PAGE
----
Abstract: The energy required to fuse synaptic vesicles with the plasma membrane ('activation energy') is considered a major determinant in synaptic efficacy. From reaction rate theory, we predict that a class of modulations exists, which utilize linear modulation of the energy barrier for fusion to achieve supralinear effects on the fusion rate. To test this prediction experimentally, we developed a method to assess the number of releasable vesicles, rate constants for vesicle priming, unpriming, and fusion, and the activation energy for fusion by fitting a vesicle state model to synaptic responses induced by hypertonic solutions. We show that complexinI/II deficiency or phorbol ester stimulation indeed affects responses to hypertonic solution in a supralinear manner. An additive vs multiplicative relationship between activation energy and fusion rate provides a novel explanation for previously observed non-linear effects of genetic/pharmacological perturbations on synaptic transmission and a novel interpretation of the cooperative nature of Ca(2+)-dependent release.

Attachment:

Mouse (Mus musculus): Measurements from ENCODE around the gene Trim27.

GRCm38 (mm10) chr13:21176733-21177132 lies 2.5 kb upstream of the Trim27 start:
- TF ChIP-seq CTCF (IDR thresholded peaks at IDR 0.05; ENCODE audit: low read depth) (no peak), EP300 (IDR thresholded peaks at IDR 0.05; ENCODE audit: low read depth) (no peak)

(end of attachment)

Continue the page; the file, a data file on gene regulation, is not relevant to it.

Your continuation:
Cohen syndrome-associated protein COH1 physically and functionally interacts with the small GTPase RAB6 at the Golgi complex and directs neurite outgrowth
Seifert(*), W., Kühnisch(*), J., Maritzen, T., Lommatzsch, S., Hennies, H. C., Bachmann, S., Horn, D.; Haucke, V.
J Biol Chem, 290:3349-3358

Tags: Molecular Pharmacology and Cell Biology (Haucke), Membrane Traffic and Cell Motility (Maritzen)

Abstract: Postnatal microcephaly, intellectual disability, and progressive retinal dystrophy are major features of autosomal recessive Cohen syndrome, which is caused by mutations in the gene COH1 (VPS13B). We have recently identified COH1 as a Golgi-enriched scaffold protein that contributes to the structural maintenance and function of the Golgi complex. Here, we show that association of COH1 with the Golgi complex depends on the small GTPase RAB6. RNAi-mediated knockdown of RAB6A/A' prevents the localization of COH1 to the Golgi complex. Expression of the constitutively inactive RAB6_T27N mutant led to an increased solubilization of COH1 from lipid membrane preparations. Co-IP experiments confirmed the physical interaction of COH1 with RAB6 that preferentially occurred with the constitutively active RAB6_Q72L mutants. Depletion of COH1 in primary neurons negatively interfered with neurite outgrowth, indicating a causal link between the integrity of the Golgi complex and axonal outgrowth. We conclude that COH1 is a RAB6 effector protein and that reduced brain size in Cohen syndrome patients likely results from impaired COH1 function at the Golgi complex, causing decreased neuritogenesis.

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Leibniz-Forschungsinstitut für Molekulare Pharmakologie im Forschungsverbund Berlin e.V. (FMP)
Campus Berlin-Buch
Robert-Roessle-Str. 10
13125 Berlin, Germany
+4930 94793 - 100